Student charged with murder in Grambling State killings
GRAMBLING, La. (AP) — Authorities in Louisiana have charged a fellow student in the deaths of a Grambling State University student and his friend.
Jaylin M. Wayne, a 19-year-old freshman from St. Louis, faces first-degree murder charges in the shooting that killed the two after a fight earlier this week on the Louisiana college’s campus, Lincoln Parish Sheriff’s Office spokesman Maj. Stephen Williams said in a news release.
The shooting followed an altercation that started inside a dorm room and spilled out into a courtyard about midnight Tuesday, Williams said. Wayne turned himself in Thursday evening after his arrest warrant was issued.
Sheriff Mike Stone said in a statement earlier this week that the suspect and victims knew each other “to some extent.” He stressed that the shooting wasn’t random or an act of terrorism.
“It became apparent very early in the investigation that this was not some random occurrence, that these people did know each other,” Grambling State President Richard Gallot Jr. said in a telephone interview after the student’s arrest.
University spokesman Will Sutton identified the victims as Grambling junior Earl Andrews and Monquiarious Caldwell, both 23 and from Farmerville, Louisiana, about 30 miles (48 kilometers) from Grambling. It appeared that Caldwell was coming to the aide of Andrews when he was shot, according to a sheriff’s department news release.
Classes have been held as usual at the historically black college in northern Louisiana, where nearly 5,000 students are enrolled.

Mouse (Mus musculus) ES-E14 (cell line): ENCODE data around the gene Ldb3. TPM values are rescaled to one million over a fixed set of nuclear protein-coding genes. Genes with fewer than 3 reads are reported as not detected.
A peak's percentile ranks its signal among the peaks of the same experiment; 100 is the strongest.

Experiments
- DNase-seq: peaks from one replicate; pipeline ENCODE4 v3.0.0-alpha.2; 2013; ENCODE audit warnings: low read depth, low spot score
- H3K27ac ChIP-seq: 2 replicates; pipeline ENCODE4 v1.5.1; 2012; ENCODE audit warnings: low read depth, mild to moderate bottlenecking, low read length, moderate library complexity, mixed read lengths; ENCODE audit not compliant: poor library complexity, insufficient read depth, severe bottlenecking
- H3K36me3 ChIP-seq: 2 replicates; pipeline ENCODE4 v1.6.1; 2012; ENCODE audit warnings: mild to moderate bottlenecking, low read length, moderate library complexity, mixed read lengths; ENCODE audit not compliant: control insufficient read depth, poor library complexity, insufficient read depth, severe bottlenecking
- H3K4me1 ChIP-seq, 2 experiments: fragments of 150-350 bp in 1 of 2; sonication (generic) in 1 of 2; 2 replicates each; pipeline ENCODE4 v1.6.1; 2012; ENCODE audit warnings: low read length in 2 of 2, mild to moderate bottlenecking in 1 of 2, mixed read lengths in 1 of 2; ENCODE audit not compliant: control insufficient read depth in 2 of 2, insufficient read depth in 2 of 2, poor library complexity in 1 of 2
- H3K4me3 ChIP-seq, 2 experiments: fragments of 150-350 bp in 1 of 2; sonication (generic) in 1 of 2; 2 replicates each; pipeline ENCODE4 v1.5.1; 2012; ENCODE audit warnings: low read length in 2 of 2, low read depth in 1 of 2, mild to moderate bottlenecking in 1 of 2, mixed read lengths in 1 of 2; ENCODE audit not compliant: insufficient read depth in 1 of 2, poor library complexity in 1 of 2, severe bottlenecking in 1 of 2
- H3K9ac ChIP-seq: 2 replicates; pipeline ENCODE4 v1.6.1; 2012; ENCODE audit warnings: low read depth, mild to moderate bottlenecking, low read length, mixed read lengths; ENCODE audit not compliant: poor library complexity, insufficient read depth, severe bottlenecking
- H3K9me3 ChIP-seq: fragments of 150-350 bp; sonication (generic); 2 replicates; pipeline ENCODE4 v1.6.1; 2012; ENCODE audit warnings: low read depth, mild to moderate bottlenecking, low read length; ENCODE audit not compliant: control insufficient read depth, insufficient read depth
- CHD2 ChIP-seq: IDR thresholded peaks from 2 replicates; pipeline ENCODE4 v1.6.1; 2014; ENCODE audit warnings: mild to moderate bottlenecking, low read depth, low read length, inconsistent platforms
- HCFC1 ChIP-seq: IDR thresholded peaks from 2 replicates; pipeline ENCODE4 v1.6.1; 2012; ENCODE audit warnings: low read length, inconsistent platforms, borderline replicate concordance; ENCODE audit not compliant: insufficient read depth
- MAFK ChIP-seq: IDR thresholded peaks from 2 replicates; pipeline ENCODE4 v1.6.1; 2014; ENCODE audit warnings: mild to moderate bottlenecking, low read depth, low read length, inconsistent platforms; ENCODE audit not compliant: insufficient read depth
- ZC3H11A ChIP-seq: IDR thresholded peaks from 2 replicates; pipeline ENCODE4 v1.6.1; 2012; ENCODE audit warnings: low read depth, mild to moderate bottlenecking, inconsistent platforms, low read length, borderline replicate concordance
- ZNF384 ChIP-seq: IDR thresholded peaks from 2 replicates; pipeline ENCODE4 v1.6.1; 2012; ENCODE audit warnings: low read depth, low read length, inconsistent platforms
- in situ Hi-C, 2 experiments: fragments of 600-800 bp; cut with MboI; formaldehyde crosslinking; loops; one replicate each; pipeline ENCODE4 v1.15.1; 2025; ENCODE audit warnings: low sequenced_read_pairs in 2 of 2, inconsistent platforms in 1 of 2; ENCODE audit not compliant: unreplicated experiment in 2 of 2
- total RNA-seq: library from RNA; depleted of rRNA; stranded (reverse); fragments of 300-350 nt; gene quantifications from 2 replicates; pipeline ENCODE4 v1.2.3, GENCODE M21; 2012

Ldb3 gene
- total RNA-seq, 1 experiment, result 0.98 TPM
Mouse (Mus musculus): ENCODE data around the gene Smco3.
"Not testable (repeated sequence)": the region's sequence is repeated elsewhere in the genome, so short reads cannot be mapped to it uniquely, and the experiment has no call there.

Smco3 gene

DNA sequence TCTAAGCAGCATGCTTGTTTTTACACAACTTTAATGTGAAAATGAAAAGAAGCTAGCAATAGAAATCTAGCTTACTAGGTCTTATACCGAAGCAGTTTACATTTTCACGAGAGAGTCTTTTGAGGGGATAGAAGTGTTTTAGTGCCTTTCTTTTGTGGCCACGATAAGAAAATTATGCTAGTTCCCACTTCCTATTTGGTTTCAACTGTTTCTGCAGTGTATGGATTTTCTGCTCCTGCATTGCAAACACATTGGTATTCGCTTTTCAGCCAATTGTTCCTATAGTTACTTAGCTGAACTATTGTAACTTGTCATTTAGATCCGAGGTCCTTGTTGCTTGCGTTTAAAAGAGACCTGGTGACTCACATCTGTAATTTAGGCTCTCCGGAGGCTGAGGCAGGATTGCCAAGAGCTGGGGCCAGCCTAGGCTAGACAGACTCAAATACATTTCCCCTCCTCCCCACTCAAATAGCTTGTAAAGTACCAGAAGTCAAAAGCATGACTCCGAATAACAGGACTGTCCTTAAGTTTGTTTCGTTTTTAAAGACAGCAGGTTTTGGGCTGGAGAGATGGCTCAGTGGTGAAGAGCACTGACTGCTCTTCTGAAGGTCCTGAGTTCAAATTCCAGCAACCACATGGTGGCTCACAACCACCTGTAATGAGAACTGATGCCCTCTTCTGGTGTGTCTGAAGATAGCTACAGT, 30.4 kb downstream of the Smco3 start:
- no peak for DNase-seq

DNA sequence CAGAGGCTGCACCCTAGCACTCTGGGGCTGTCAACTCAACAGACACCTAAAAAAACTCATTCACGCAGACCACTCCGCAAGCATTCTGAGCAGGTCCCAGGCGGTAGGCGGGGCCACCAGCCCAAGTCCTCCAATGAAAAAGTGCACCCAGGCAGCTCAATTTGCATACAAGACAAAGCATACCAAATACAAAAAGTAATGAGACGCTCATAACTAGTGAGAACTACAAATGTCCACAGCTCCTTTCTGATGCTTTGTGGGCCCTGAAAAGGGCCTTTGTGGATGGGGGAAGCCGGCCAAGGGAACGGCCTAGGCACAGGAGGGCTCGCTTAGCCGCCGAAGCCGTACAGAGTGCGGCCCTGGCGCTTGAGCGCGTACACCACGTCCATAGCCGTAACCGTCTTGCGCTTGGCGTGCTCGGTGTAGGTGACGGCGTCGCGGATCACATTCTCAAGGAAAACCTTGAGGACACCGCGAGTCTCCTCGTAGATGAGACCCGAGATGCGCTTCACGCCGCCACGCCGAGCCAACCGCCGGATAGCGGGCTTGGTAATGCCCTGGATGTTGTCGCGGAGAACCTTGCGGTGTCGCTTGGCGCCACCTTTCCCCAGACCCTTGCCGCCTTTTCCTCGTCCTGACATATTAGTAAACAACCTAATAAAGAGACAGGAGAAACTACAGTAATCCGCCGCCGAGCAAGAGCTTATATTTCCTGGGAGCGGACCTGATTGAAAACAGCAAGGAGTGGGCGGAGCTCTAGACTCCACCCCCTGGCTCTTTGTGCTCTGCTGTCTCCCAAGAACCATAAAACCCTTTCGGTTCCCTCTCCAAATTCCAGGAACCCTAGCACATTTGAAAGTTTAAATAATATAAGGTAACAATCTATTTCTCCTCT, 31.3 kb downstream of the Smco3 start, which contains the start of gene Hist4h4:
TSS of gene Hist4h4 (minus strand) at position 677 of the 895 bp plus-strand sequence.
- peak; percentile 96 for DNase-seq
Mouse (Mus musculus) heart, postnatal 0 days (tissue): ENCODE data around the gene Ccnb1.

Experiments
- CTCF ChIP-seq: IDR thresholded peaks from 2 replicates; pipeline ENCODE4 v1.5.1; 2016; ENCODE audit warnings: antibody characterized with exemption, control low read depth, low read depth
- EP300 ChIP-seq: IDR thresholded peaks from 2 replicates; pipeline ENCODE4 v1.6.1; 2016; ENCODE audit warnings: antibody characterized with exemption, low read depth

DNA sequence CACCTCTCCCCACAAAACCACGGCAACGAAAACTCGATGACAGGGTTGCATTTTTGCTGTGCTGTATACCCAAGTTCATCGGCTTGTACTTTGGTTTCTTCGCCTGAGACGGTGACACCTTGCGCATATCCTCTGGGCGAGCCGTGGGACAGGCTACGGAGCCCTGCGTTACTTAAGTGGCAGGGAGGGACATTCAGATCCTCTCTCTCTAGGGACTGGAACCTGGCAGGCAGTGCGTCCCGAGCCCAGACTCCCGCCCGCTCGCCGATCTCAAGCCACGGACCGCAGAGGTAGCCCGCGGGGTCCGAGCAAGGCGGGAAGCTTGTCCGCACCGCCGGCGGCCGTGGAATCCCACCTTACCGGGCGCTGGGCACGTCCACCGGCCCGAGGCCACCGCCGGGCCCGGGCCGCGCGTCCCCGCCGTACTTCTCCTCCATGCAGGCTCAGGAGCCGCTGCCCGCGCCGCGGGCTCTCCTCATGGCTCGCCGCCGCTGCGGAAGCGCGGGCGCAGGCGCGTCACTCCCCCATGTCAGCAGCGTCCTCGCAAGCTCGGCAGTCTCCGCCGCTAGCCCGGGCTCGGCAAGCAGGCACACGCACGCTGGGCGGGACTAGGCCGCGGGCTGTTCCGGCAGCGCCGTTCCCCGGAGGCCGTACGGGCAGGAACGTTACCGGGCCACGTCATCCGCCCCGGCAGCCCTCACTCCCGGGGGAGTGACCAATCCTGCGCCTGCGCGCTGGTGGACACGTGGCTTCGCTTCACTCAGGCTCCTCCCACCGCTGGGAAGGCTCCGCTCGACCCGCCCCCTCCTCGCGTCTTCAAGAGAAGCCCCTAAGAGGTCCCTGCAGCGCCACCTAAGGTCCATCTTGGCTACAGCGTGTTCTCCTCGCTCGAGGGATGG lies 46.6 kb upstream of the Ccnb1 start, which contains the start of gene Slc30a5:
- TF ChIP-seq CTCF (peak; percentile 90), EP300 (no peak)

But Gallot said the campus will have “increased police and security” this week. He also said that student leaders decided to hold a “peace walk” on Friday instead of a homecoming pep rally.
“It’s a very sad and unfortunate situation,” he said.
Andrews’ brother, Ledarius Heard, told The Associated Press in a telephone interview that Andrews and Caldwell were friends from high school and cousins by marriage. Heard, 31, said his brother, who lived with him off campus in Ruston, was studying criminal justice and hoped to move to Texas after graduation to be closer to his 1-year-old son.
The deadly shootings happened during the school’s homecoming week. Heard said Andrews typically came home immediately after his classes but had been on campus Tuesday night to hang out with friends during homecoming week.
Wayne’s grandmother, Beverly Wilson, 63, of St. Louis, said the shooting happened after one of the victims said something crass to her grandson’s girlfriend. Wilson said Wayne didn’t seek out the man but later stumbled across him and the other victim amid homecoming festivities.
“I’m just sick,” she said. “I’m hearing my grandson had been getting jumped on ever since he had been down there. I hate that he never said anything about it. He could have come home.”
She said the family had been “so proud” when Wayne left for college and now is trying to pull together money for an attorney.
“We sent him away to learn and better himself,” she said. “He might as well have stayed in this hell here.”
“That was why we were so set on getting him out of St. Louis to go to college,” she said, “to get him out of this mess and confusion.”